lacking. This is one of the drivers behind the "unit tests" Bruce Simons 
is referring too. GeoSciML being one of the more mature GML application 
schemas provides a useful basis for such testing for both WFS compliance 
and for the GeoServer technology. We hope to feed the test suite back into 
the OGC compliance process. So, yes, it is more about testing the 
standards and mapping technologies rather than the model itself though it 
will serve both purposes. 
 
The second comment regarding the WFS or the RDBMS becoming constraints on 
the model design requirements is interesting. In my view these already 
are, or should be, lest the model itself become something that cannot be 
implemented or managed in practice. I include "managed" as the community 
of practice around GeosciML also uses HollowWorld for model management 
plus vocab management tools etc. It's a complete system that is required. 
 
Please don't misunderstand me, the model itself in an ideal situation 
would not be constrained by implementation details. In practice though it 
is and whilst the WFS middleware is immature relative to the modelling 
process the model runs the risk of getting ahead of the implementations 
and becoming not implementable/manageable - my concerns about WFS CITE 
tests relates to this, so does the Geoserver development which we are 
earnestly trying to complete the foundation work for GeoSciML support 
before WFS 2.0 and GeoSciML 3 arrive. The separate, but related, 
developments that make up the community of practice that is using GeoSciML 
needs to remain in loose synchronisation and not get to far ahead or 
behind one another for the varying parts of the system. So far so good. 
 
> Actually, this also begs the question.. Are we restricted to classical 
RDBMS or is it more about currently available softwares ? 
 
In my view it is more about currently available software. I built a WFS 
using XMML (roughly an early version of GeoSciML Borehole) using an Object 
Oriented database some years back. Full 3D support, web delivery etc. 
Somewhat bespoke for that particular OO database but there was nothing in 
the XMML model that seems restrictive to RDBMS - in fact it was somewhat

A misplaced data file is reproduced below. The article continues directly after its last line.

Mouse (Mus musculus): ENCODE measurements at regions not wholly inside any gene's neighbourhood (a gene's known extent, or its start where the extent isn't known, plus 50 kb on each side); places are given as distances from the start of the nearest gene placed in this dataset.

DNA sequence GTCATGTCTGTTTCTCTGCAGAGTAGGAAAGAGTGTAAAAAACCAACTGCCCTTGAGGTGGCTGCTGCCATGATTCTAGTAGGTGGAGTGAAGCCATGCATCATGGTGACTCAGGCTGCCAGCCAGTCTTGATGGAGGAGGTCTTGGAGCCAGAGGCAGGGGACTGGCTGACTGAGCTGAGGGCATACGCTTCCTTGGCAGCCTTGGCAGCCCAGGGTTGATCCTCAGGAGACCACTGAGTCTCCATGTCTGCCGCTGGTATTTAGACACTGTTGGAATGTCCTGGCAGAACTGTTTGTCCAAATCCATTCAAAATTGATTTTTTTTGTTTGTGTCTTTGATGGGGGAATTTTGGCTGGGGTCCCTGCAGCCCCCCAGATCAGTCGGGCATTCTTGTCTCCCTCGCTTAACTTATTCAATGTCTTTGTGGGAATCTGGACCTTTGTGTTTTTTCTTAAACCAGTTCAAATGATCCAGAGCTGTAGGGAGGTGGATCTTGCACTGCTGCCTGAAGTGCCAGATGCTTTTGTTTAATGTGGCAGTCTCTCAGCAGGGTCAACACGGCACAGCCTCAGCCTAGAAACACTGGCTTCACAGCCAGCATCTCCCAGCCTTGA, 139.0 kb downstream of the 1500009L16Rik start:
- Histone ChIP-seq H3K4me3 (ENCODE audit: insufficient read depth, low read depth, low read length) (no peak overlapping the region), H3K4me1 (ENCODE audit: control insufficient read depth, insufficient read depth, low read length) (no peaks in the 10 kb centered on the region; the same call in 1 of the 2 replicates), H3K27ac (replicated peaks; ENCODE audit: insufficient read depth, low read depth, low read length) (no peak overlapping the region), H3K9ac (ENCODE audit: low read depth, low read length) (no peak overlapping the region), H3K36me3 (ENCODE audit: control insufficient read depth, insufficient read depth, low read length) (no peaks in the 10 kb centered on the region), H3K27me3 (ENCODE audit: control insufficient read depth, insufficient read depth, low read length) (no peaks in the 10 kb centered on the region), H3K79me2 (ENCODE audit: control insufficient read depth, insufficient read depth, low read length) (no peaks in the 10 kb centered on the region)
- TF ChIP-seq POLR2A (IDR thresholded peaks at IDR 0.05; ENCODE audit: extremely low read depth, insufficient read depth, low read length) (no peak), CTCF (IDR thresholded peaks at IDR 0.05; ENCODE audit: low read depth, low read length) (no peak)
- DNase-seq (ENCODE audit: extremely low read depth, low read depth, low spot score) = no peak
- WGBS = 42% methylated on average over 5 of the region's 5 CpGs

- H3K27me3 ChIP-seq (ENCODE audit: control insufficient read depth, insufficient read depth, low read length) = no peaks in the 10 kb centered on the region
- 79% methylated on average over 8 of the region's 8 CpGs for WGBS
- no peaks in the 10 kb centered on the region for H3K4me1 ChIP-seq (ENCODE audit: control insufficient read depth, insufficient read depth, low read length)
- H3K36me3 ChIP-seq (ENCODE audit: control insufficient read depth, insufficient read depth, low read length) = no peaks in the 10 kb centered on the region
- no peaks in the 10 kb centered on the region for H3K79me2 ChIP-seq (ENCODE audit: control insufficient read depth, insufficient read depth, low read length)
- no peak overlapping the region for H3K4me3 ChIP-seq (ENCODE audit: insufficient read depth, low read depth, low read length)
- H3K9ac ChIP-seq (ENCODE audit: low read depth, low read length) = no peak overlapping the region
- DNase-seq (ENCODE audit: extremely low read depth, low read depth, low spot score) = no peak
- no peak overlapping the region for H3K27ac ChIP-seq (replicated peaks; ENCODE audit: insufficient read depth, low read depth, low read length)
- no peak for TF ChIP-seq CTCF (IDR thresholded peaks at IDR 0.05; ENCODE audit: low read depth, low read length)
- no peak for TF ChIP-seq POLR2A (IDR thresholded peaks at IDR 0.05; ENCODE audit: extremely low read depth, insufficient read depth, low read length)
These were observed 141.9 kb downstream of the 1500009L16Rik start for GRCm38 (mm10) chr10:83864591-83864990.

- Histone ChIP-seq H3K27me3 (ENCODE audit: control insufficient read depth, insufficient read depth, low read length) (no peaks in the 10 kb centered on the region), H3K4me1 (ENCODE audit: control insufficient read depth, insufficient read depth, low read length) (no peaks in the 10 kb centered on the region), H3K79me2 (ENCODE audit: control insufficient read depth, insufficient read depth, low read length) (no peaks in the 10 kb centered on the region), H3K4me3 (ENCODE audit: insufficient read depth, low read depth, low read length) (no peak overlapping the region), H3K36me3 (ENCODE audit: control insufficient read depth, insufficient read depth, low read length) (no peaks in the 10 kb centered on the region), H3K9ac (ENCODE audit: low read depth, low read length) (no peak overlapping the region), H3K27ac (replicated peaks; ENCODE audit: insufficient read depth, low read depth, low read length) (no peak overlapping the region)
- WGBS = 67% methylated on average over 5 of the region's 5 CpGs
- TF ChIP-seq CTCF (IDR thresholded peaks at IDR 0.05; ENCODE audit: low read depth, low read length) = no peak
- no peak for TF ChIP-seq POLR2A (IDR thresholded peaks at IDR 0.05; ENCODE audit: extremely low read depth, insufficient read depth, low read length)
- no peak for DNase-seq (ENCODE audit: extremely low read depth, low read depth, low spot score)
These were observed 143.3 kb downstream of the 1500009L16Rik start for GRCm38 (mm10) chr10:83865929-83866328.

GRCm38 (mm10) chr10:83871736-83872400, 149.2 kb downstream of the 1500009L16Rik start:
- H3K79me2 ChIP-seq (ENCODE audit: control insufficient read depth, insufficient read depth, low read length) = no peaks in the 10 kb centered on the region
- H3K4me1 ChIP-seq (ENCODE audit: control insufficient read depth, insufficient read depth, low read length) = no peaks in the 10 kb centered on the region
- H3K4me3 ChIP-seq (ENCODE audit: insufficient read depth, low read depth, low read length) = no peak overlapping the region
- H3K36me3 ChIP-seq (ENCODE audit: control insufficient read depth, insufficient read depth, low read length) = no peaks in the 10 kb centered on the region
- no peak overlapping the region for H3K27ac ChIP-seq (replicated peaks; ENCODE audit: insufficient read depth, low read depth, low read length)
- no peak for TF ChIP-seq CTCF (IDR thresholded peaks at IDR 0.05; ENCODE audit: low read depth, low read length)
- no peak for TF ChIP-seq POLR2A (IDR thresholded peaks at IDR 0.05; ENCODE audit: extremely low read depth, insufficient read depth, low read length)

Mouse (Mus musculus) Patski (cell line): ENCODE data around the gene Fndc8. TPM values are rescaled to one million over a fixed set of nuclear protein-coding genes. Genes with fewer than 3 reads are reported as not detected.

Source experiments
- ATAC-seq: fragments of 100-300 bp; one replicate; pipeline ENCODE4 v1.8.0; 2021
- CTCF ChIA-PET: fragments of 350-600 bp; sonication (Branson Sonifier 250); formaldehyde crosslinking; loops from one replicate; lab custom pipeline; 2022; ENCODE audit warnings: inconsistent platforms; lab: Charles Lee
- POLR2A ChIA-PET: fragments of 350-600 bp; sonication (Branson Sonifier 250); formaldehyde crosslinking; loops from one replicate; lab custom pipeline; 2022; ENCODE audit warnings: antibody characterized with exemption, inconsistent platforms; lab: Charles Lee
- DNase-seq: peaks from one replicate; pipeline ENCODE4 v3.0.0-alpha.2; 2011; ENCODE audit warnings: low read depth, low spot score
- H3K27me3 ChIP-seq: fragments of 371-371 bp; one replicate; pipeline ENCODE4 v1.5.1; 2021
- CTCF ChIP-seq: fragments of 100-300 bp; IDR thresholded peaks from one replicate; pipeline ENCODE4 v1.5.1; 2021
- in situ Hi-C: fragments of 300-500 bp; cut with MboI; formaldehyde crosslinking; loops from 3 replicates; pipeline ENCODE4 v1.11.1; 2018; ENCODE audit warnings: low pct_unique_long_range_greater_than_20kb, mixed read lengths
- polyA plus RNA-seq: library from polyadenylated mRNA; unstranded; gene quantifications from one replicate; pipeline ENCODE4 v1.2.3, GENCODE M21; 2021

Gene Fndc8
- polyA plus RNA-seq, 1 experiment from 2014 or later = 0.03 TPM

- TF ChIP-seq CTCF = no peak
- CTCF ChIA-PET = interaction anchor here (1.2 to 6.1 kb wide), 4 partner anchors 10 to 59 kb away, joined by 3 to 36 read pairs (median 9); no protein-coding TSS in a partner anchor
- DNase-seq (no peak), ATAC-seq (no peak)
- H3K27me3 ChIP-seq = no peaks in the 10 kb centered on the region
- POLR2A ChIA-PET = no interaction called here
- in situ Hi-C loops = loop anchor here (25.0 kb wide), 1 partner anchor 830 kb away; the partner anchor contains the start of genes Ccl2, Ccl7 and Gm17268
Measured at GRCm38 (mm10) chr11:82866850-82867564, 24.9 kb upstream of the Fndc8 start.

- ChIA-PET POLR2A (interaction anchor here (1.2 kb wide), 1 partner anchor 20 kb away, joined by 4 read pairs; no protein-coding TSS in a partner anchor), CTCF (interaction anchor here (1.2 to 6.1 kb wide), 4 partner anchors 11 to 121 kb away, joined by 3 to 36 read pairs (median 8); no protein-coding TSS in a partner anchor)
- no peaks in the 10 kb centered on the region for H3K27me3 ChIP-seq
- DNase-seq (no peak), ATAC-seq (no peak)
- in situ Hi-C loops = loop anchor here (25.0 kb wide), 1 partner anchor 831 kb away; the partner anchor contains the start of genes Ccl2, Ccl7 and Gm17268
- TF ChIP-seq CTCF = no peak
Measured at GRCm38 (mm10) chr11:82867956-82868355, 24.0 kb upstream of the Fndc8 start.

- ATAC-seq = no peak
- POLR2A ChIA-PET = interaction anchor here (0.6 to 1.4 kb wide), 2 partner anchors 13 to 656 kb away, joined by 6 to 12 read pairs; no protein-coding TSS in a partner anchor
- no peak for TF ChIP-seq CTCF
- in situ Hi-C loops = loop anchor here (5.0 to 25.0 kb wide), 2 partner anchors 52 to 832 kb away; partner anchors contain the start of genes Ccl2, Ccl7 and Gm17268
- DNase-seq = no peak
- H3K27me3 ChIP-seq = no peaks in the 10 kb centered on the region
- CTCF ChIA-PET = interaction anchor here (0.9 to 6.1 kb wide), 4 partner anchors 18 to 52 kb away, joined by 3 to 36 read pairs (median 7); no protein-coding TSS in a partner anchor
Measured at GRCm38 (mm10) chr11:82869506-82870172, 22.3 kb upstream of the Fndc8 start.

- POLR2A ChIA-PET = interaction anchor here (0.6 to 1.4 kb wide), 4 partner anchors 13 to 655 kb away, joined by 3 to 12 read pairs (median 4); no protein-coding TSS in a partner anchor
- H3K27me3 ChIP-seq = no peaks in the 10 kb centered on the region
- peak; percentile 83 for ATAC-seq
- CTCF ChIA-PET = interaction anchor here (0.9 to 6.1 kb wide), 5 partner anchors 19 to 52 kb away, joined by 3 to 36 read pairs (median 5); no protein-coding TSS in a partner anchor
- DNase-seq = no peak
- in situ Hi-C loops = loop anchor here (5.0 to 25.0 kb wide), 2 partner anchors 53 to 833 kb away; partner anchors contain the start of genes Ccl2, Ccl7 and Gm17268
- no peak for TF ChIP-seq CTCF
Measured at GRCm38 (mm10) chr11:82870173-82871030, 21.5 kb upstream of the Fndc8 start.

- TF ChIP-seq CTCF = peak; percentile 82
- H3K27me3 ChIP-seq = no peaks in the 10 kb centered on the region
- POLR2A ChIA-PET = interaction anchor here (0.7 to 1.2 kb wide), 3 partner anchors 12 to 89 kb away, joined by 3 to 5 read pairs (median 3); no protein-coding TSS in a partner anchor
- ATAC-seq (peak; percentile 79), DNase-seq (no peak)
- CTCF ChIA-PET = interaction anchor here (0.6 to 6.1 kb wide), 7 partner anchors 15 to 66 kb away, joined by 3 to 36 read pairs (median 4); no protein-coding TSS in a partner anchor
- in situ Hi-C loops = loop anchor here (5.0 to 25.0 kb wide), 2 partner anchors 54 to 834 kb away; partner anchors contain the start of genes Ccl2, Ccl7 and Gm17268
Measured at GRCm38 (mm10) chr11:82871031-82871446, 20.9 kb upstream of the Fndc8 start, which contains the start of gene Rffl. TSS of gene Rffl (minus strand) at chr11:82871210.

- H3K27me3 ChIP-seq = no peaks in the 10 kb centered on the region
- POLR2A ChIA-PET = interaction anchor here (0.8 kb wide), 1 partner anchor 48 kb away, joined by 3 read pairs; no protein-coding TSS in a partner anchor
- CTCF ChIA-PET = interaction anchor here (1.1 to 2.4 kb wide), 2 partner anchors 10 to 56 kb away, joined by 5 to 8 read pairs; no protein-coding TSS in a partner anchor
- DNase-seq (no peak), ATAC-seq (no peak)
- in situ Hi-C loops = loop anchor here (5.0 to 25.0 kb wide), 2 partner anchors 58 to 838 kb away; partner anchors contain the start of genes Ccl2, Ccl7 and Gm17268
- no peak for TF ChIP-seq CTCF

easier than the RDBMS mapping process used in Geoserver as the OO database 
was "Feature" based in the first place so a much closer match to the GML 
model. 
 
Regards, 
 
Rob 
 
Dr Robert Woodcock
CSIRO
ARRC (Australian Resources Research Centre)
26 Dick Perry Avenue, Kensington WA 6151, Australia
PO Box 1130, Bentley WA 6102, Australia
Ph: 08 6436.8780 | E: Robert.Woodcock at csiro.au <
mailto:Robert.Woodcock at csiro.au>  | W: www.csiro.au <http://www.csiro.au/> 
 
 
From: auscope-geosciml-bounces at lists.arcs.org.au 
[mailto:auscope-geosciml-bounces at lists.arcs.org.au] On Behalf Of Boisvert, 
Eric
Sent: Monday, 1 March 2010 6:12 PM
To: auscope-geosciml at lists.arcs.org.au
Subject: [Auscope-geosciml] RE : Testbed proposition [SEC=UNCLASSIFIED] 
 
> It will also serve for 'unit tests' when testing middkleware such as 
GeoServer for WFS1.1 compliance.  In order to test the mapping and 
transformation it shouldn't be a database that looks like GeoSciML, but 
rather like one of our pre-GeoSciML databases with any missing components 
added to it. 
 
Fine with me, but this is more testing available mapping technologies than 
testing the model itself. Unless WFS and/or RDBMS constrains becomes model 
design requirements.  Actually, this also begs the question.. Are we 
restricted to classical RDBMS or is it more about currently available 
softwares ? 
 
Eric 
 

 

________________________________


De: auscope-geosciml-bounces at lists.arcs.org.au de la part de 
Bruce.Simons at dpi.vic.gov.au
Date: dim. 2010-02-28 17:06
À: auscope-geosciml at lists.arcs.org.au
Objet : Re: [Auscope-geosciml] Testbed proposition [SEC=UNCLASSIFIED] 

Hi all, 
I'm happy to use instance documents to test the model if services aren't 
available. However, we need to be careful that the modelling does not get 
too far ahead of the implementation, which is what can happen with this 
strategy, and has in the past.  In order that we at least have a chance of 
setting up GeoSciML 3.0 services I repeat my request in Quebec that 
GeoSciML remain a GML 3.1 application, with additional 'placeholders' for 
GML3.2 properties if necessary. 

Eric proposed: 

My suggestion for this portion of the testbed is 
1- Come with a series of legend descriptions, or stories for each of the 
relevant use cases. Different regions and languages is obviously 
encouraged. Agree. But I would also like to see a 'test' database 
established (see below).